110

I've tried to research on how exactly asynchronous functions should be written. After a lot of plowing through a lot of documentation, it's still unclear to me.

How do I write asynchronous functions for Node? How should I implement error event handling correctly?

Another way to ask my question would be this: How should I interpret the following function?

var async_function = function(val, callback){
    process.nextTick(function(){
        callback(val);
    });
};

Also, I found this question on SO ("How do I create a non-blocking asynchronous function in node.js?") interesting. I don't feel like it has been answered yet.

  • 13
    That's why I'm asking. It's not apparent to me how these functions are any different. – Kriem Aug 1 '11 at 13:26
  • I recommend you look at setTimeout and setInterval in your favourite browser and play around with them as well. Or ajax callbacks (probably the closest thing to the node experience), or event listeners for things you're familiar with like click and load events. The asynchronous model exists already in the browser, and they're exactly the same in node. – davin Aug 1 '11 at 13:33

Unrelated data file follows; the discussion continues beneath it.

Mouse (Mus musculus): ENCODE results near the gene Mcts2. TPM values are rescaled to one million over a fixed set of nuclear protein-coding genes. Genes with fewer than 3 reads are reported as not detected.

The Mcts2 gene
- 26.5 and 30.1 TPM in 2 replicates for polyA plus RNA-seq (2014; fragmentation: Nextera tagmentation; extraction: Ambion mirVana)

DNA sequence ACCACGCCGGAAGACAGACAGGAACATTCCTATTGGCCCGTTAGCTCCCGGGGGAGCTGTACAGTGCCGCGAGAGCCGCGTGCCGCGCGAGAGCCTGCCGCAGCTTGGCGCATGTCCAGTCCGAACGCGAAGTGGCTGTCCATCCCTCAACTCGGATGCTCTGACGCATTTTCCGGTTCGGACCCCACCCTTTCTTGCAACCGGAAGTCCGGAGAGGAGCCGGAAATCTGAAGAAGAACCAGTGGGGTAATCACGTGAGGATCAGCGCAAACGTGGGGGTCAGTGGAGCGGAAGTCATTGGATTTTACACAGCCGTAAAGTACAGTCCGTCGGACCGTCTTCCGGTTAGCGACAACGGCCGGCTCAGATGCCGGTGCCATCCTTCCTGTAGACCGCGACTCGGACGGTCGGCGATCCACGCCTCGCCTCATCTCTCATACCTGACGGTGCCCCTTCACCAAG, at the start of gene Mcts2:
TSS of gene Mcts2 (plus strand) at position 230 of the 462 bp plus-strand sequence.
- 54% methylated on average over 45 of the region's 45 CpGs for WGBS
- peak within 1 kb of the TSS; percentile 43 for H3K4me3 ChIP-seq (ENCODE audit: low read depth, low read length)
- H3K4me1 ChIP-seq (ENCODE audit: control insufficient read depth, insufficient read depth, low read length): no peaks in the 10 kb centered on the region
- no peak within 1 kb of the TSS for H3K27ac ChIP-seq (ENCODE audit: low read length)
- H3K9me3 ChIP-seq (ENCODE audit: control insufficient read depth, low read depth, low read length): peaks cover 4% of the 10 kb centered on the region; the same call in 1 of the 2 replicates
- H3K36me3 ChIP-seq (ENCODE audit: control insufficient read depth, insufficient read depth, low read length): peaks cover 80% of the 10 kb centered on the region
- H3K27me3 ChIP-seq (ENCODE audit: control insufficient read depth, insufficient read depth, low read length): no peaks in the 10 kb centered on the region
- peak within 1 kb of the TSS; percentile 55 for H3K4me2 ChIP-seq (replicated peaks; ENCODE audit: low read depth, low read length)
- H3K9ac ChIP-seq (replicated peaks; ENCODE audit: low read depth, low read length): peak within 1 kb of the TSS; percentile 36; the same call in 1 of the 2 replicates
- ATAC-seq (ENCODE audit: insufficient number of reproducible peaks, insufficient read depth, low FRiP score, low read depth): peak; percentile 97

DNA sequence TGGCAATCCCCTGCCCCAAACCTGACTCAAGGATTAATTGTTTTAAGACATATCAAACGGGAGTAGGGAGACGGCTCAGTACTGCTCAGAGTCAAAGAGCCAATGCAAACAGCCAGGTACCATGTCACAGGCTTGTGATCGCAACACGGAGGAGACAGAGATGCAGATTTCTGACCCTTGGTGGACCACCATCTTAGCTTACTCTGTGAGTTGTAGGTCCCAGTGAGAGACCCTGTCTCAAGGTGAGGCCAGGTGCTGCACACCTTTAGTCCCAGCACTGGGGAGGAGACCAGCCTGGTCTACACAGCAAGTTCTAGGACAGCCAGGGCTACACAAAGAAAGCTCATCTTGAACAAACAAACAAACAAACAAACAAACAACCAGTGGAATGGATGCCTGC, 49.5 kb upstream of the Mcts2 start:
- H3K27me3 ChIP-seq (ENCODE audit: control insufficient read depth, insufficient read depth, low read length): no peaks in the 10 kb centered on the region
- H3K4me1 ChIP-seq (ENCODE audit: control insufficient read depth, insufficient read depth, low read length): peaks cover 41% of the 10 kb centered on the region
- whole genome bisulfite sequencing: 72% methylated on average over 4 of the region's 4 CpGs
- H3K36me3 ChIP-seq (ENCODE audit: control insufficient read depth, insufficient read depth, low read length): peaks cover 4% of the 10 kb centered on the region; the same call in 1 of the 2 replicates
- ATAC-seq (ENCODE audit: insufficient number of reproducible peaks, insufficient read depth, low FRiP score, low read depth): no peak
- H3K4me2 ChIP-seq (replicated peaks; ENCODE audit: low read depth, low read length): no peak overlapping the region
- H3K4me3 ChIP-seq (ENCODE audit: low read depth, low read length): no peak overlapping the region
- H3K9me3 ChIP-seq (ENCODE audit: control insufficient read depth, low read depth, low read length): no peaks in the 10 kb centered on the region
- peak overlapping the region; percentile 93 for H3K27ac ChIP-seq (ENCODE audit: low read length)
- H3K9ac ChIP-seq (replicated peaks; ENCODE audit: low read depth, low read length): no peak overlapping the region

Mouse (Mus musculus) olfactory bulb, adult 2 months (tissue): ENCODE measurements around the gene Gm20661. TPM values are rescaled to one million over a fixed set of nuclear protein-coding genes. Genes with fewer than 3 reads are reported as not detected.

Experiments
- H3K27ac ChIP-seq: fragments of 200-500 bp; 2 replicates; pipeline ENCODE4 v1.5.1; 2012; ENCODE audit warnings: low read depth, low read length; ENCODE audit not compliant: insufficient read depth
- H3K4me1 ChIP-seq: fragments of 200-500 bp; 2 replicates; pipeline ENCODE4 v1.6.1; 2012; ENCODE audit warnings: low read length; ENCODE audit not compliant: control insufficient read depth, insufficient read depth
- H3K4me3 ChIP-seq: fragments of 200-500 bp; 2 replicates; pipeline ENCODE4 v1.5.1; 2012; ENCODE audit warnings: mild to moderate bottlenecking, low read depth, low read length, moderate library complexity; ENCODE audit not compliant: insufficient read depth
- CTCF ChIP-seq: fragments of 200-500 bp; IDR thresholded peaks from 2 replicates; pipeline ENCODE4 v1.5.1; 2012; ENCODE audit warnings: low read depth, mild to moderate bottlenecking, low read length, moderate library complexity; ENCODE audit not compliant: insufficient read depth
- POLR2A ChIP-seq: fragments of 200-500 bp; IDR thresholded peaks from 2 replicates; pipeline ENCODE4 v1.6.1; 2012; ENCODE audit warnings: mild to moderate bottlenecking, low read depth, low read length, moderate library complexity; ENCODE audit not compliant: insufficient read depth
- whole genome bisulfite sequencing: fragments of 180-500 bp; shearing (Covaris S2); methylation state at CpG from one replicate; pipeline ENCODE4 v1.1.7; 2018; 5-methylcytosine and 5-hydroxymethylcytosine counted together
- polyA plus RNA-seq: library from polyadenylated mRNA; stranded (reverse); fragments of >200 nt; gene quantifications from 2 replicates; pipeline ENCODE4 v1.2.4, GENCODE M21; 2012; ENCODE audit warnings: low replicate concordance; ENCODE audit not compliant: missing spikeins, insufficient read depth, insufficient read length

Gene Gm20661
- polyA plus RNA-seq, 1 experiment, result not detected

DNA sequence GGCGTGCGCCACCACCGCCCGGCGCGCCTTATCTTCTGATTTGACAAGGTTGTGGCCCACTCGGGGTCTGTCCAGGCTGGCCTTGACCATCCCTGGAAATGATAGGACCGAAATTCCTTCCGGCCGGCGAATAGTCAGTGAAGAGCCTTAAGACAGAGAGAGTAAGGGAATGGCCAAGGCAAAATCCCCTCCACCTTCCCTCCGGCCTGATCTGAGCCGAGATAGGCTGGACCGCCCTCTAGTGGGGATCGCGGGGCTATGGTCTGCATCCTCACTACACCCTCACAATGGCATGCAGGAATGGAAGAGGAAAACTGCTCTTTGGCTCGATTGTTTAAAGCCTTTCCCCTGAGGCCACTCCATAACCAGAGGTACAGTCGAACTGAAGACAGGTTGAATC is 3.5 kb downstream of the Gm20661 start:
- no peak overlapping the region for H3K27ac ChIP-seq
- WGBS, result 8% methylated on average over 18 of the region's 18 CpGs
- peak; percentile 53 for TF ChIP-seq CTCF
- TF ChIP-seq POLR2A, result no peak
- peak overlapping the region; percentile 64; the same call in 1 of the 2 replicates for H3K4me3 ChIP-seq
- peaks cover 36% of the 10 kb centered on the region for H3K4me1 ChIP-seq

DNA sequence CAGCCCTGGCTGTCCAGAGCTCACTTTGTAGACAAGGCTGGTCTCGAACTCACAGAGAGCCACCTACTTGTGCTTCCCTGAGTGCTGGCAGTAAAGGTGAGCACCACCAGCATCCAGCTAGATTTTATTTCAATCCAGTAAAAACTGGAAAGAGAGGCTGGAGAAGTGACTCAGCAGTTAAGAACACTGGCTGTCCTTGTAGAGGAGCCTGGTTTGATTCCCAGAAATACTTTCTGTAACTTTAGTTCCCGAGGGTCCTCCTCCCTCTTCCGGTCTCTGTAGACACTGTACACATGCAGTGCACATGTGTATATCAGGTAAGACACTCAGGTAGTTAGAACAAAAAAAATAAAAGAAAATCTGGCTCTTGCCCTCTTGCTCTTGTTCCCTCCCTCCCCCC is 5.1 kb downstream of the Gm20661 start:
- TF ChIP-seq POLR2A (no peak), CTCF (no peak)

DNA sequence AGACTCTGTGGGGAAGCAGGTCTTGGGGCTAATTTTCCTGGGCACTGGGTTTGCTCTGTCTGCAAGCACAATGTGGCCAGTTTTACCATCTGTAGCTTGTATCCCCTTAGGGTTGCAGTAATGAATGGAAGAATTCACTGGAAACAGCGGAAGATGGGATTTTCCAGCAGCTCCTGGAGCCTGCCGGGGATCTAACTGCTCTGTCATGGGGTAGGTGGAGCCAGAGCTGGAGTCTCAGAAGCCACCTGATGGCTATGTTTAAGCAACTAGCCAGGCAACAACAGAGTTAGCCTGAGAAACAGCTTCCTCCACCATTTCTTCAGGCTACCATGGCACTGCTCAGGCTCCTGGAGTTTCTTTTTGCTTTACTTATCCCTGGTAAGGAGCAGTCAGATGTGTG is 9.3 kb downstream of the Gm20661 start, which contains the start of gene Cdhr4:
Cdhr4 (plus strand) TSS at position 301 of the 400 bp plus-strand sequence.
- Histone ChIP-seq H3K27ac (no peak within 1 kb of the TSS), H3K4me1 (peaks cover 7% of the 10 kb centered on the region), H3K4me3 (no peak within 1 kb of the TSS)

• @davin - Guess I don't fully comprehend the asynchronous model then. – Kriem Aug 1 '11 at 13:47
  • @Kriem, I answered something yesterday that might help: stackoverflow.com/questions/6883648/… It's not an answer to your question, but it's on-topic. Try and read the question and answer there and play around with the code to try and understand what is going on. – davin Aug 1 '11 at 13:52
  • 2
    @Raynos What is the definition of "asynchronous function"? – Anderson Green Oct 2 '12 at 17:10
84

You seem to be confusing asynchronous IO with asynchronous functions. node.js uses asynchronous non-blocking IO because non blocking IO is better. The best way to understand it is to go watch some videos by ryan dahl.

How do I write asynchronous functions for Node?

Just write normal functions, the only difference is that they are not executed immediately but passed around as callbacks.

How should I implement error event handling correctly

Generally API's give you a callback with an err as the first argument. For example

database.query('something', function(err, result) {
  if (err) handle(err);
  doSomething(result);
});

Is a common pattern.

Another common pattern is on('error'). For example

process.on('uncaughtException', function (err) {
  console.log('Caught exception: ' + err);
});

Edit:

var async_function = function(val, callback){
    process.nextTick(function(){
        callback(val);
    });
};